Westpac changes cost-cutting target as profits slide to $5.3b
Westpac has revised a cost-cutting target by $600 million because of high inflation and the tight labour market, as the bank’s full-year cash earnings eased to $5.3 billion.
The banking giant on Monday reported cash earnings that were weighed down by $1.3 billion in charges that it had previously announced, including a $1.1 billion loss on the sale of a life insurance business. Cash earnings of $5.3 billion were 1 per cent lower than last year.
Westpac’s full-year profits have dipped by 1 per cent. Credit:Bloomberg
But excluding these “notable items,” the bank said its core earnings were up 12 per cent, and its net interest income had risen 7 per cent. Market analysts had expected cash earnings of about $5.4 billion.
Chief executive Peter King has been seeking to rein in costs at the Sydney-based lender after a period of poor performance, and the CEO said during the year it had cut its expenses by 7 per cent, including reducing the number of full-time employees by 2,667.
At the same time, the bank changed a previous commitment to get its cost base to $8 billion by 2024, because of higher-than-expected inflation. It is now targeting a cost base of $8.6 billion.
King said it was a “solid” financial result, citing growth in its home loan and business lending book, as well as moves to cut expenses, which have included moves to remove products and merge branches in nearby locations. The bank’s mortgage portfolio grew by 2 per cent in the September half to $467 billion.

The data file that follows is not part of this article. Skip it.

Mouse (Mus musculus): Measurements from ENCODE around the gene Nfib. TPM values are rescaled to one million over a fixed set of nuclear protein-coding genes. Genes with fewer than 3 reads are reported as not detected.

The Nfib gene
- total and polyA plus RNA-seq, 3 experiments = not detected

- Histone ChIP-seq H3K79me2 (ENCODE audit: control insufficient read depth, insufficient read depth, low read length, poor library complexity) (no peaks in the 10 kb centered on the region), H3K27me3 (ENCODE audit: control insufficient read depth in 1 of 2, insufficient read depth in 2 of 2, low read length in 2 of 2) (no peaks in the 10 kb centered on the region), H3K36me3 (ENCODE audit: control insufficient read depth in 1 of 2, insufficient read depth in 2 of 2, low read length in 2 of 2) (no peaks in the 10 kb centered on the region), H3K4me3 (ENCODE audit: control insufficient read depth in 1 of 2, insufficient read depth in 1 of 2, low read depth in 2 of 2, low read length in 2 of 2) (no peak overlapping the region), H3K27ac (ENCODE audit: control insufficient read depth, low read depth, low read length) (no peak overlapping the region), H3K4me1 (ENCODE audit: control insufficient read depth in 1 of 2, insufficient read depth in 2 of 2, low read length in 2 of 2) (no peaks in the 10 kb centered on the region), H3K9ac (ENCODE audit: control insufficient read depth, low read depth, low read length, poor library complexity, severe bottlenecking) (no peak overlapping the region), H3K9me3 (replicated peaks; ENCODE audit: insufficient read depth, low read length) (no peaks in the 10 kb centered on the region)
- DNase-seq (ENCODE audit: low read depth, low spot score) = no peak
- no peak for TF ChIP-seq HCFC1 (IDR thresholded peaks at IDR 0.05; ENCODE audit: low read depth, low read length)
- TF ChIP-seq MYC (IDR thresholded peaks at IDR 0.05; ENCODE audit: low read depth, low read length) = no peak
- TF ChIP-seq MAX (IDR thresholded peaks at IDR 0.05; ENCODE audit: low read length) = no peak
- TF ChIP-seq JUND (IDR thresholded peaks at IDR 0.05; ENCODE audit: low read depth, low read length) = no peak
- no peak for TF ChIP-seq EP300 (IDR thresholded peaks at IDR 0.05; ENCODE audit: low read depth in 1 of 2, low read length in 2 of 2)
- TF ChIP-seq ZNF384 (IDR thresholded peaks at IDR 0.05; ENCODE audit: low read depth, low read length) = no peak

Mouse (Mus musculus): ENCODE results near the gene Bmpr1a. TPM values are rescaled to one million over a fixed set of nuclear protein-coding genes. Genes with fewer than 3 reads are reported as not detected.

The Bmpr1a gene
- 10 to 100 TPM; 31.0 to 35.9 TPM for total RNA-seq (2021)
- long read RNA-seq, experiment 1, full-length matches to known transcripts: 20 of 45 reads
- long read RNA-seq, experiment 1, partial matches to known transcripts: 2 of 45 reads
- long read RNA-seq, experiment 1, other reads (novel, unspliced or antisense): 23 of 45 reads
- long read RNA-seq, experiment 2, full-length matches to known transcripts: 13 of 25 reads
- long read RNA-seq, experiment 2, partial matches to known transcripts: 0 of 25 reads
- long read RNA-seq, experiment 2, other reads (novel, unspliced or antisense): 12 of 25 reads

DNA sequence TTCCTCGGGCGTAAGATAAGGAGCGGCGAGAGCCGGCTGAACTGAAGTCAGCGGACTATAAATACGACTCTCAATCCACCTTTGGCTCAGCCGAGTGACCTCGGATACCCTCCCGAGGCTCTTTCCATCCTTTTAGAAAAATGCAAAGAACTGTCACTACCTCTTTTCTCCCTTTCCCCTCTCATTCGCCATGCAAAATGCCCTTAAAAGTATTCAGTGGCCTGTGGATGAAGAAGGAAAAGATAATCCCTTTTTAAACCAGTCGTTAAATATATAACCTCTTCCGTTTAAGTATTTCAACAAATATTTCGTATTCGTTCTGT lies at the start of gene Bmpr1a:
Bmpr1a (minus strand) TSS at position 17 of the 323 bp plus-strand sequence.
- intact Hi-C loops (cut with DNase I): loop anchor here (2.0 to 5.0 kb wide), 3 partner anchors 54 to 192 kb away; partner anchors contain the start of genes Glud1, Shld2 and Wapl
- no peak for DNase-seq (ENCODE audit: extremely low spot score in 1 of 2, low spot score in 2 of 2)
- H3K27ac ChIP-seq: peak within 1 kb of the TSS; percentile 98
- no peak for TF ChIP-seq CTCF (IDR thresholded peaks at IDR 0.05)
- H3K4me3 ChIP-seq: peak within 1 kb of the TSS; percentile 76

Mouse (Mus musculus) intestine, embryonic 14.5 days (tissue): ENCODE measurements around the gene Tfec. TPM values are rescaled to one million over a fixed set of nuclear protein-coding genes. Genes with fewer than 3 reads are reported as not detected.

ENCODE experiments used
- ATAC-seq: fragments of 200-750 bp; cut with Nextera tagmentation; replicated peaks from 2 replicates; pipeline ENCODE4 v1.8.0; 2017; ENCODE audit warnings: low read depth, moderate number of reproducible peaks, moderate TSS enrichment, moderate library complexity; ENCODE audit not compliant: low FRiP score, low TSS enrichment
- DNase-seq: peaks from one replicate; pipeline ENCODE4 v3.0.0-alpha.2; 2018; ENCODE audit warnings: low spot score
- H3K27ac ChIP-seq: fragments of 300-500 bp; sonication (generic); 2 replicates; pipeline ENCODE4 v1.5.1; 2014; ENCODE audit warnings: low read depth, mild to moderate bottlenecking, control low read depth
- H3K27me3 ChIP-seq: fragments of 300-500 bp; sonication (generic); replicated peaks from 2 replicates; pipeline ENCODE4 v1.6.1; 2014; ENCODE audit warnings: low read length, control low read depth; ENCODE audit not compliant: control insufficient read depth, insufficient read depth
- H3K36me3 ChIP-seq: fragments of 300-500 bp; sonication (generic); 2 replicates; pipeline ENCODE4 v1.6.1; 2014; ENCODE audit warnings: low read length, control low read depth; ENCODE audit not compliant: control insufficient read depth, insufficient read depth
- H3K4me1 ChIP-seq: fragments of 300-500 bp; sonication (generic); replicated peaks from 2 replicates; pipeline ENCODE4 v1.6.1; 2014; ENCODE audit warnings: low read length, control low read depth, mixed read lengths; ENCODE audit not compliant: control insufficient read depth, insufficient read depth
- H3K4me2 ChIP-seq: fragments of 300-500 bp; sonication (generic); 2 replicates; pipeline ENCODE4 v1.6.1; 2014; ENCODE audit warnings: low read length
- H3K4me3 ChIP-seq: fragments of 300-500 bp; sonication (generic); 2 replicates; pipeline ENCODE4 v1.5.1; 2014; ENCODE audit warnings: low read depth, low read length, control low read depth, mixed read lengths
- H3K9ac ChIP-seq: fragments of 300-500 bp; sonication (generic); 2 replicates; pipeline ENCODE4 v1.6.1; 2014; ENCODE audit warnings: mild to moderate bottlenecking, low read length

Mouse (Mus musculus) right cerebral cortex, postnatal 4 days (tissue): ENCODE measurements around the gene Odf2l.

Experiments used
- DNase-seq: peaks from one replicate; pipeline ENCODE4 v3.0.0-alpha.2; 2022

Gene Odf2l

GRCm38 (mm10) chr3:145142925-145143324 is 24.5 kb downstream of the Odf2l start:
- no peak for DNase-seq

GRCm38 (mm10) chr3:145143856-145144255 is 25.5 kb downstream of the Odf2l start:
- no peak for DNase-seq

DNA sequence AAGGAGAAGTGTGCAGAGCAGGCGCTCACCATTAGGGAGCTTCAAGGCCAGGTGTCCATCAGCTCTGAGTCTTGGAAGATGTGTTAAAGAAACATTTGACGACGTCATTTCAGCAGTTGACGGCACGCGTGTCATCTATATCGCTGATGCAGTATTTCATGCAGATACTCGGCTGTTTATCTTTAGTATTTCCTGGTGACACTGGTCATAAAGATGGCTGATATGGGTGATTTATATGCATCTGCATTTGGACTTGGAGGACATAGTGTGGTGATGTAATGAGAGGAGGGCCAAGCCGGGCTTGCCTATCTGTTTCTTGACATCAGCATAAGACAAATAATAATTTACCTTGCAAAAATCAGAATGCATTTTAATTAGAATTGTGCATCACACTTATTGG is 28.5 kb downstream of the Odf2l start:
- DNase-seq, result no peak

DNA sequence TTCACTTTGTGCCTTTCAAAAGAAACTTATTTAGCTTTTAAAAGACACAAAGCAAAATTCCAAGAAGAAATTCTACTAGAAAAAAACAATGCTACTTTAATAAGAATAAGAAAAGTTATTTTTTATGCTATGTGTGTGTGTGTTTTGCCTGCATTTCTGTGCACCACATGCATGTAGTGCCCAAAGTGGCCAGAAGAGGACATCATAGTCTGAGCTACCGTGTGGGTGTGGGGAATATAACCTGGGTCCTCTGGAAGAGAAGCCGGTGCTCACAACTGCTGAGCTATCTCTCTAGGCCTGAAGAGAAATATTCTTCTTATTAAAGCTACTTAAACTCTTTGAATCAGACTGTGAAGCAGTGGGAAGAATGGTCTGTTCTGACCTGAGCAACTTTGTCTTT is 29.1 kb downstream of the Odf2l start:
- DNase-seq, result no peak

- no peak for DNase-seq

“Westpac returned to growth in our key segments of Australian mortgages and business lending. In the second half, our banking divisions delivered strong growth in core earnings on the back of good cost and margin management,” King said.
The bank’s net interest margin, which compares funding costs with what the bank charges for loans, increased from 1.8 per cent to 1.9 per cent during the September half. The proportion of stressed loans fell from 1.1 per cent to 1.07 per cent of the bank’s portfolio in the September half.
It has declared a final dividend of 64¢ a share, up from 61¢ in the first half of the year.
Westpac’s flagship consumer bank posted lower profits on a full-year basis, but a 10 per cent improvement in the September half compared with the March half. Its business banking unit also said earnings were sharply higher in the second half, up by 184 per cent.
Speaking on the economic outlook, King said 68 per cent of customers were ahead of their mortgage repayments and the bank had not yet seen any increase in hardship or stressed loans. Even so, he signalled it was a matter of time before rising interest rates had an impact, and he said it was important that policymakers contain “high inflation psychology” in the economy.
“Many customers built up savings during the past two years and 68 per cent remain ahead on their mortgage repayments. However, it is inevitable that the impact of higher rates will be felt, including when borrowers’ low fixed-rate loans are rolled over,” King said.
“As we approach the new year, there’s increased economic uncertainty and volatility in financial markets. Although supply chain constraints are easing, skilled labour remains hard to find. The biggest challenge for the authorities is to contain the high inflation psychology that is now taking hold in the economy.”
More to come.
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